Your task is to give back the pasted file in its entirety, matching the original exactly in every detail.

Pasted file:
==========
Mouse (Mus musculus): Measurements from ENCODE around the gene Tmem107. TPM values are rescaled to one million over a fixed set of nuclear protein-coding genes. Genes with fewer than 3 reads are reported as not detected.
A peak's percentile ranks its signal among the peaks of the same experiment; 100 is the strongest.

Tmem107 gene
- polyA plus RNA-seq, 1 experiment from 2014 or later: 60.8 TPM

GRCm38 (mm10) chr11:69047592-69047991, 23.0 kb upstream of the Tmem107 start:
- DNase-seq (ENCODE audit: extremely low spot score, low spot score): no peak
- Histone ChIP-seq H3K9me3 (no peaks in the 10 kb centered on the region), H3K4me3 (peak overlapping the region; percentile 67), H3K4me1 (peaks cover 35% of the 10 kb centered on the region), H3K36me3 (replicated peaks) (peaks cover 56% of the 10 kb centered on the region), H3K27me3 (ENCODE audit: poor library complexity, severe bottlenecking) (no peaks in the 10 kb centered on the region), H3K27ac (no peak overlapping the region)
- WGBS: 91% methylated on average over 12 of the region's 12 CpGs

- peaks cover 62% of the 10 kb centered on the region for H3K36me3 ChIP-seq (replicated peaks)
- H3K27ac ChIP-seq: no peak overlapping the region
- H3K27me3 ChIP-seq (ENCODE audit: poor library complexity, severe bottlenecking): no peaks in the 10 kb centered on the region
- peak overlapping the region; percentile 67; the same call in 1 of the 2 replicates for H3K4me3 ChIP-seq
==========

Mouse (Mus musculus): Measurements from ENCODE around the gene Tmem107. TPM values are rescaled to one million over a fixed set of nuclear protein-coding genes. Genes with fewer than 3 reads are reported as not detected.
A peak's percentile ranks its signal among the peaks of the same experiment; 100 is the strongest.

Tmem107 gene
- polyA plus RNA-seq, 1 experiment from 2014 or later: 60.8 TPM

GRCm38 (mm10) chr11:69047592-69047991, 23.0 kb upstream of the Tmem107 start:
- DNase-seq (ENCODE audit: extremely low spot score, low spot score): no peak
- Histone ChIP-seq H3K9me3 (no peaks in the 10 kb centered on the region), H3K4me3 (peak overlapping the region; percentile 67), H3K4me1 (peaks cover 35% of the 10 kb centered on the region), H3K36me3 (replicated peaks) (peaks cover 56% of the 10 kb centered on the region), H3K27me3 (ENCODE audit: poor library complexity, severe bottlenecking) (no peaks in the 10 kb centered on the region), H3K27ac (no peak overlapping the region)
- WGBS: 91% methylated on average over 12 of the region's 12 CpGs

- peaks cover 62% of the 10 kb centered on the region for H3K36me3 ChIP-seq (replicated peaks)
- H3K27ac ChIP-seq: no peak overlapping the region
- H3K27me3 ChIP-seq (ENCODE audit: poor library complexity, severe bottlenecking): no peaks in the 10 kb centered on the region
- peak overlapping the region; percentile 67; the same call in 1 of the 2 replicates for H3K4me3 ChIP-seq